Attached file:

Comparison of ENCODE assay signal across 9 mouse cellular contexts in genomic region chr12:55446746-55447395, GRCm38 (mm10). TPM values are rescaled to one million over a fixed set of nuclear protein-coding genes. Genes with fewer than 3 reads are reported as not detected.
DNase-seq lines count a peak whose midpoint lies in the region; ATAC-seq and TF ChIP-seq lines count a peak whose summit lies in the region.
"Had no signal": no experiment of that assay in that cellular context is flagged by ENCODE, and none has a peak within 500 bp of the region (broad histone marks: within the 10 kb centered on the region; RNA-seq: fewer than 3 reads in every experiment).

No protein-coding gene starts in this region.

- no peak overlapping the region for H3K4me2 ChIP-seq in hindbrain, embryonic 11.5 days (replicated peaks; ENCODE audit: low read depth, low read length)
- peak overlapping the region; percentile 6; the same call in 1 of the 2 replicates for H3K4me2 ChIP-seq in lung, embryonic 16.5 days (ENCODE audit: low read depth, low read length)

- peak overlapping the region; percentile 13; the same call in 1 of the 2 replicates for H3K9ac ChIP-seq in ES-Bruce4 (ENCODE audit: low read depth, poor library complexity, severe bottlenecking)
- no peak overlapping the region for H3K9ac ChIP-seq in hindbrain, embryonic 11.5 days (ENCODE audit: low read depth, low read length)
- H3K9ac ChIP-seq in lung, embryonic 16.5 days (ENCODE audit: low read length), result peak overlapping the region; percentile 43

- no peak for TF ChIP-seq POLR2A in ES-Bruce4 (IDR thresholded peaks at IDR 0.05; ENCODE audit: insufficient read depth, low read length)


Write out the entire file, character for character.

Comparison of ENCODE assay signal across 9 mouse cellular contexts in genomic region chr12:55446746-55447395, GRCm38 (mm10). TPM values are rescaled to one million over a fixed set of nuclear protein-coding genes. Genes with fewer than 3 reads are reported as not detected.
DNase-seq lines count a peak whose midpoint lies in the region; ATAC-seq and TF ChIP-seq lines count a peak whose summit lies in the region.
"Had no signal": no experiment of that assay in that cellular context is flagged by ENCODE, and none has a peak within 500 bp of the region (broad histone marks: within the 10 kb centered on the region; RNA-seq: fewer than 3 reads in every experiment).

No protein-coding gene starts in this region.

- no peak overlapping the region for H3K4me2 ChIP-seq in hindbrain, embryonic 11.5 days (replicated peaks; ENCODE audit: low read depth, low read length)
- peak overlapping the region; percentile 6; the same call in 1 of the 2 replicates for H3K4me2 ChIP-seq in lung, embryonic 16.5 days (ENCODE audit: low read depth, low read length)

- peak overlapping the region; percentile 13; the same call in 1 of the 2 replicates for H3K9ac ChIP-seq in ES-Bruce4 (ENCODE audit: low read depth, poor library complexity, severe bottlenecking)
- no peak overlapping the region for H3K9ac ChIP-seq in hindbrain, embryonic 11.5 days (ENCODE audit: low read depth, low read length)
- H3K9ac ChIP-seq in lung, embryonic 16.5 days (ENCODE audit: low read length), result peak overlapping the region; percentile 43

- no peak for TF ChIP-seq POLR2A in ES-Bruce4 (IDR thresholded peaks at IDR 0.05; ENCODE audit: insufficient read depth, low read length)